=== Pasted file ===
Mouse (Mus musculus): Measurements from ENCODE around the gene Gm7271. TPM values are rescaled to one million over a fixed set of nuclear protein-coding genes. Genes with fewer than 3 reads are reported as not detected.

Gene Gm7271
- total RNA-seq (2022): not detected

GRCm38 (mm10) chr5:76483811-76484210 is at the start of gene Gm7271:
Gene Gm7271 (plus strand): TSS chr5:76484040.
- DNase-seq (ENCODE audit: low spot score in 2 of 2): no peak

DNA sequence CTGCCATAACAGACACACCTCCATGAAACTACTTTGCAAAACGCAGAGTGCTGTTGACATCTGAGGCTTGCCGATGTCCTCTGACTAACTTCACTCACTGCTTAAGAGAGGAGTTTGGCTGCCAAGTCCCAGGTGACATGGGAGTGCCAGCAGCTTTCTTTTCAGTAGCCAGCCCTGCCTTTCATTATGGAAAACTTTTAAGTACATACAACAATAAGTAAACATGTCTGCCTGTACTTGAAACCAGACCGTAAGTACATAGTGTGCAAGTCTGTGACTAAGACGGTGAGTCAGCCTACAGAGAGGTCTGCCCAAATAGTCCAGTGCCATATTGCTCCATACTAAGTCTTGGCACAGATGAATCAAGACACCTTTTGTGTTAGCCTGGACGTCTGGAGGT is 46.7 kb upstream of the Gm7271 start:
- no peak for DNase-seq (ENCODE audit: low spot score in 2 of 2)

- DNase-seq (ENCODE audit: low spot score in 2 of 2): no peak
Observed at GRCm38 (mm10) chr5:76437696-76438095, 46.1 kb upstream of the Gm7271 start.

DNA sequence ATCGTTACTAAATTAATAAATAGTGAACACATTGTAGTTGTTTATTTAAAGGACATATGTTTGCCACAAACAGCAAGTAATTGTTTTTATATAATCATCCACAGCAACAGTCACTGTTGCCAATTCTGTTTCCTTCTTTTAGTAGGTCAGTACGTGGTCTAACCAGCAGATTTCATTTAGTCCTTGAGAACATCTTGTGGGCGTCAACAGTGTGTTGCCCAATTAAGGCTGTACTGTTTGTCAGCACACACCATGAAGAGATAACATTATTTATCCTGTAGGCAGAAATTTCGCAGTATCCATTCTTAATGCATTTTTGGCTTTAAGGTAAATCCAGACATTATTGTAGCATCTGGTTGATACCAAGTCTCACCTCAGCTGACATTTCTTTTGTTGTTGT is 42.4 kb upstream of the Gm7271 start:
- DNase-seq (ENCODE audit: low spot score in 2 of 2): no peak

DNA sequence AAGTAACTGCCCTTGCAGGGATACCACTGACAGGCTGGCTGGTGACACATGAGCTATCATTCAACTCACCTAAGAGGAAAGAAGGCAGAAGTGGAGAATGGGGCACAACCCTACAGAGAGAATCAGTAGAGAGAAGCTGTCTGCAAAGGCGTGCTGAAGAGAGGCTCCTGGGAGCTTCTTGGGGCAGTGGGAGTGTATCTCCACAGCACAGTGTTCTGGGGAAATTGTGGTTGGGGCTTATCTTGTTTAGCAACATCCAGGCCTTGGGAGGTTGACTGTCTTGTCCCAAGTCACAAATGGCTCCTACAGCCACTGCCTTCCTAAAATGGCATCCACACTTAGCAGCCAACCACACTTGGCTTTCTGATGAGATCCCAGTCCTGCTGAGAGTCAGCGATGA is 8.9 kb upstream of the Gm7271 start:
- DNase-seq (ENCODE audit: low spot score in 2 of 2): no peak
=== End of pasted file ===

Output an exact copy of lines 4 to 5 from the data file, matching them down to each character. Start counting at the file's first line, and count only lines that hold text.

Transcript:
GRCm38 (mm10) chr5:76483811-76484210 is at the start of gene Gm7271:
Gene Gm7271 (plus strand): TSS chr5:76484040.